A new course is available at Weik University on creatine monohydrate. Those interested in sitting through an easy course, no need to look any further because class has just begun.

Everyone is guaranteed an “A” for the course as long as you sit through the course and pay attention (you can take notes if you wish). From there, all you have to do is take what you learned from the course and utilize it when looking for supplements.


There are many supplements out on the market that are legal and can be purchased over the counter. Even though these supplements are legal, not all of them will promise to help achieve fitness goals. Some products out on the market are merely a placebo and will not do anything the label says it is capable of doing. There are also some supplements out there that cause side effects worse than the supposed beneficial outcome of the product itself. Throughout this course, you will be supplied with information based on research findings on creatine monohydrate.

Creatine monohydrate is known as a physiological sports ergogenic and also a nutritional sports ergogenic. Creatine can be found in small amounts in animal foods and can also be produced in the liver and kidneys from amino acids (arginine, glycine, and methionine). However, much of the creatine that is found in food is destroyed when cooking. Creatine is a substance that is naturally found in our bodies. Over 90% of the creatine in the human body is found in muscle. Bodybuilders consider creatine a necessity for getting results. Creatine monohydrate is the most cost-effective dietary supplement in terms of muscle mass and strength gains. Creatine can help support protein synthesis, which helps muscles grow. Creatine supplementation has been studied for over 80 years—broad use of this substance has only gained popularity in the past decade.


There have been many studies done to try and determine which dosage of creatine will give athletes higher performance levels. Most studies done on creatine used approximately 20-30 grams per day. These dosages have been consumed in 4-5 equal doses per day for 5-7 days (loading phase).

Many athletes prefer to use the powder form of the substance, which can be mixed in with fluids and is quickly directed into the bloodstream. Creatine is best absorbed when taken with carbohydrates. The best time to take creatine is directly after a workout—this is when your muscles are most receptive to absorbing creatine from the blood. “Creatine is taken as a supplement in the form of creatine monohydrate because the phosphorylated creatine does not pass through cell membranes” (Baechle, 2000). It is necessary for athletes and bodybuilders to increase their water intake while supplementing with creatine because it throws off water and electrolyte balance in the body. It is also recommended to eat a well balanced diet with plenty of minerals.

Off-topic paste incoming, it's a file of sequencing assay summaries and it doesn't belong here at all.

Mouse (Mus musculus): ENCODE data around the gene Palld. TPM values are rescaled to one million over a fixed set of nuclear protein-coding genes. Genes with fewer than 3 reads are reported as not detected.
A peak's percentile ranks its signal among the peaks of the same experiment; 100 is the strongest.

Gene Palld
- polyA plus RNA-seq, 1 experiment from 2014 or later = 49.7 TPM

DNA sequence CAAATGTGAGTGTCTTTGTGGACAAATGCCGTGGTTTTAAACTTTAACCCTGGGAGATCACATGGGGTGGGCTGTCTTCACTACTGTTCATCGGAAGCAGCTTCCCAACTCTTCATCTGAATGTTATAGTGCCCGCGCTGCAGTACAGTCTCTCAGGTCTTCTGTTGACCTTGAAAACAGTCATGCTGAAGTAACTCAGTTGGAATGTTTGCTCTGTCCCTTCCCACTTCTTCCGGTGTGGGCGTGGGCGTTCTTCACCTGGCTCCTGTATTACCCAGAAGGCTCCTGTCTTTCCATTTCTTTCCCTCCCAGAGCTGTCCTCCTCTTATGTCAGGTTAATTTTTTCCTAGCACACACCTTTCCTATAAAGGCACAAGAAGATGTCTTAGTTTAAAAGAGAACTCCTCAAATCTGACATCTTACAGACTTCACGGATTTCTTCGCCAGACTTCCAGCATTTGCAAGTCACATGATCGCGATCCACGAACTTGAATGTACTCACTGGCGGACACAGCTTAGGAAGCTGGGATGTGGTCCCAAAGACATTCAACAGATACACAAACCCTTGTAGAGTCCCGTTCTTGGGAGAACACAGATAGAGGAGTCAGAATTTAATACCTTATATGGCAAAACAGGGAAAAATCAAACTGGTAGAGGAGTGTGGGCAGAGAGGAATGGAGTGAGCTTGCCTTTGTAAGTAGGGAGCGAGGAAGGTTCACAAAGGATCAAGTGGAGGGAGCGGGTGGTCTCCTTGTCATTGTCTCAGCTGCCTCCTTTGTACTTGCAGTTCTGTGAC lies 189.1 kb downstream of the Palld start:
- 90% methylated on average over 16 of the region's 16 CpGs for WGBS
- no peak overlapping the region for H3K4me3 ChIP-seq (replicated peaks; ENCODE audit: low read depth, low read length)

There are many factors that can be improved with the supplementation of creatine. Though some of the factors are not clinically proven to work on everyone, nonetheless these factors have been increased in some subjects whom were examined in the lab. Creatine is used to increase physical power and mechanical edge. It is also used to increase high power and speed in sporting events that use energy primarily from the ATP-CP energy system. Creatine can help burn fat and increase muscle mass. It also claims to increase strength in the elderly, in people with muscle disease, and in people suffering from heart disease.

Scientists have come up with many different theories as far as what creatine actually does for the human body. They have been studying how much creatine should be ingested and what creatine does once inside the muscle itself. They have come up with a standard as for how many grams each person needs per day to see results. “The normal daily requirement of dietary and endogenously synthesized creatine approximates 2 grams, an amount that is adequate for generating normal intramuscular creatine phosphate (CP) levels” (Williams, 1998). Creatine supplementation could increase the amount of creatine in the body, thus improving performance in high power and speed skills. “Muscle stores of CP may split and release energy for the rapid resynthesis of ATP, although the supply of CP, like that of ATP, is limited. The combined total of ATP and CP might sustain maximal energy production for approximately 5-10 seconds of maximal effort” (Williams, 1998).